Bispecific antibodies play an increasingly important role in the therapeutic antibody space today.
A major challenge in the field is the assembly of the correct heterodimer once two antibodies have been identified. Ligand Pharmaceuticals has addressed this problem by engineering a chicken that expresses a common light chain, thereby conferring epitope specificity entirely on the expressed heavy chain. As a host animal for immunization, the chicken offers many advantages including the ability to recognize highly conserved targets that are poorly immunogenic in mammals.
Presented by Kathryn H. Ching, PhD, Research Investigator, Ligand Pharmaceuticals
0:00:00.4 John McKinley: Welcome, everybody, and thank you for attending today's webinar. During the webinar, please send your questions via private chat to me, John McKinley, the host, and they will be answered at the end of the webinar. Carterra is helping many of our customers screen panels of antibodies in the race to find cocktails of therapeutic antibodies to combat COVID-19. We also have a new nickel biosensor chip for the LSA. Today, we're privileged to have Kathryn Ching from Ligand Pharmaceuticals present on the success of their bispecific antibody discovery platform and workflow. Kathryn works on the design and characterization of the various transgenic lines of the OmniChicken, an animal carrying fully human V genes at its immunoglobulin loci. Before joining Ligand in 2013, Dr. Ching completed post-doctoral fellowships at the National Institute of Dental and Craniofacial Research and the US Department of Agriculture where her work focused on the use of antibodies to diagnose and monitor disease. Dr. Ching received her PhD in biochemistry and molecular biology at Georgetown University Medical Center where she studied role of small G proteins in immune cell activation. Kathryn, I'll hand it over to you now.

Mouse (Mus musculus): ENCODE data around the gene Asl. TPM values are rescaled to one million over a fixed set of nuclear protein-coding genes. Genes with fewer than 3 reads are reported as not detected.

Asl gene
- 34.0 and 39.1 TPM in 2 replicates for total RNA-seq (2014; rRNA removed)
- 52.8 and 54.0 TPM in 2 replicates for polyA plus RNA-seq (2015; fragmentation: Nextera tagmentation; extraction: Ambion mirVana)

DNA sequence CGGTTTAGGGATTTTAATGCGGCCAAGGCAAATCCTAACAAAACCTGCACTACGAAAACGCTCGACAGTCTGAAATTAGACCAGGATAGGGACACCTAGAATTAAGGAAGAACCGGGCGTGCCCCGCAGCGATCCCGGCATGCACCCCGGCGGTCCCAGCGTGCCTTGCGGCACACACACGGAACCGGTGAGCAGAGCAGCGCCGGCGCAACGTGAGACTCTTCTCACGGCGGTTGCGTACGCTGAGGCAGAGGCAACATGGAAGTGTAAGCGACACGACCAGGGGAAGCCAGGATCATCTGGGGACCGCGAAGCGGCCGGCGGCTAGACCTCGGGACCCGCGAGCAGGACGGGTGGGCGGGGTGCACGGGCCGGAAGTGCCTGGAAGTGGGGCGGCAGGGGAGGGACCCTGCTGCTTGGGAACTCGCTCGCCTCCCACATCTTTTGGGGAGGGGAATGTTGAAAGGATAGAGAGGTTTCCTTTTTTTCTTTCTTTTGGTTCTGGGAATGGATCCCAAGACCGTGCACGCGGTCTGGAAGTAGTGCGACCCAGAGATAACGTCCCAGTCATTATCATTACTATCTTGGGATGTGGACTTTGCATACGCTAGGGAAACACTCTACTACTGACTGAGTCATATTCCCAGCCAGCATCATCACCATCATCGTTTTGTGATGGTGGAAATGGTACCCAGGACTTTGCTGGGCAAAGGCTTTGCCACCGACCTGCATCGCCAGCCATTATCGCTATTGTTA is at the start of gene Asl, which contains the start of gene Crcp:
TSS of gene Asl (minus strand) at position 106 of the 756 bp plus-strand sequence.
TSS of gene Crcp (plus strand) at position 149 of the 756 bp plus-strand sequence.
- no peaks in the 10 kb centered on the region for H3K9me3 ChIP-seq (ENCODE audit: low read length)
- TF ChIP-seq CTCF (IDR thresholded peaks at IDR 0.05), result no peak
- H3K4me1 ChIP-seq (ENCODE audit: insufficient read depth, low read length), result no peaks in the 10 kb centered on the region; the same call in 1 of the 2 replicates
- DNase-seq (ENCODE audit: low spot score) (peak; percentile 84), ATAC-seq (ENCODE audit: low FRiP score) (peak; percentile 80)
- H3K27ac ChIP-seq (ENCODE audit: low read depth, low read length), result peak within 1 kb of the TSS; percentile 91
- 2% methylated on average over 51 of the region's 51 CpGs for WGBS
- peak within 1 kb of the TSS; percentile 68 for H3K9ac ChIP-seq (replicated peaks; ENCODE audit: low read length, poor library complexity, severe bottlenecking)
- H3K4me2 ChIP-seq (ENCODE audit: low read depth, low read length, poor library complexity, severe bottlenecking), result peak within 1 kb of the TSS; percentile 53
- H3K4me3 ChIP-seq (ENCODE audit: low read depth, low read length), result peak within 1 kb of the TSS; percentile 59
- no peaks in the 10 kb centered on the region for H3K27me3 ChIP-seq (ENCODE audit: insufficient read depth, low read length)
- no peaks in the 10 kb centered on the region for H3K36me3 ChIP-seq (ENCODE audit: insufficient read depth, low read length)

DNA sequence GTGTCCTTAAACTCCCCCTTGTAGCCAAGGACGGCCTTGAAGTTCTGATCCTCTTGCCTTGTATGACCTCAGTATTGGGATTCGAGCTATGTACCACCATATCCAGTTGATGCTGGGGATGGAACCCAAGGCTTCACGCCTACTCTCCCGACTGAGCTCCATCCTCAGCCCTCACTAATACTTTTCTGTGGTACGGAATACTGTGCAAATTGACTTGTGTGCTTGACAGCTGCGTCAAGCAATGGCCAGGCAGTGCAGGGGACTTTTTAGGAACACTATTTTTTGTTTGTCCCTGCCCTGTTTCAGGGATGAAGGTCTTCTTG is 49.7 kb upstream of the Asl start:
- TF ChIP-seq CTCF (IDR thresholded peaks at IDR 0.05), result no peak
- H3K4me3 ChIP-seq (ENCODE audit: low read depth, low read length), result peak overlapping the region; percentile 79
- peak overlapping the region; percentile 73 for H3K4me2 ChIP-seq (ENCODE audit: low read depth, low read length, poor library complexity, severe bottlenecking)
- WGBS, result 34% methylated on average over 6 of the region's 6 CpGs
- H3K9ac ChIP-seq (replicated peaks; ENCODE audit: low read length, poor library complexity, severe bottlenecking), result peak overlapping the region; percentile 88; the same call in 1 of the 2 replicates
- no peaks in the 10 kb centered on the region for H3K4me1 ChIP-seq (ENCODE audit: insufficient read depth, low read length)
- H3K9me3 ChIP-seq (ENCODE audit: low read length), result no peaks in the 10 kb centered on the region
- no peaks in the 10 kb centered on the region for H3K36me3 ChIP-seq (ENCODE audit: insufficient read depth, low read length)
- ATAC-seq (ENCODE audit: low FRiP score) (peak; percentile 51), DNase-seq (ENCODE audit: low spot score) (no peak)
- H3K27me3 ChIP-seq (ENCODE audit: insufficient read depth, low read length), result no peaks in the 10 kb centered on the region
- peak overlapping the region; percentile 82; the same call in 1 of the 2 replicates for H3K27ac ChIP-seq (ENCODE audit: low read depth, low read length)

0:01:25.0 Kathryn Ching: Thanks, John. Thank you, especially to the team at Carterra, for inviting me to share some data with you this morning. We've worked with Carterra ever since I started at Ligand, really in close partnership. We've published a lot of papers with their scientific team and I'm really grateful for all the help and guidance they've given us in characterizing our antibodies. And I'd like to really touch on our new bispecific antibody discovery platform that we call the OmniClic chicken.
0:02:04.0 KC: So as John said, just as a reminder, if you have any questions at any point during the webinar, please send them via the private chat window to John and we'll try and answer as many of those as we can. Noah Ditto, who is their technical guru, is also on the line, so if you have any technical questions about the instrument, he will also be there at the end to answer some of those. Just about the OmniAb platform that is part of Ligand, it's actually five platforms in one. When you license the platform with us, you get access to five different transgenic animals, three different species, the OmniRat, the OmniChicken and the OmniMouse. The OmniRat, OmniChicken and OmniMouse are animals that carry fully human V genes, as John said, and produce fully human sequence antibodies for classical heavy by light chain antibody discovery. The OmniClic and OmniClic animals and the chickens are specifically engineered for bispecific antibody discovery and they also are carrying fully human V genes at the IG locus. So with an OmniAb license, you have access to all five of these animals for your discovery, antibody discovery needs.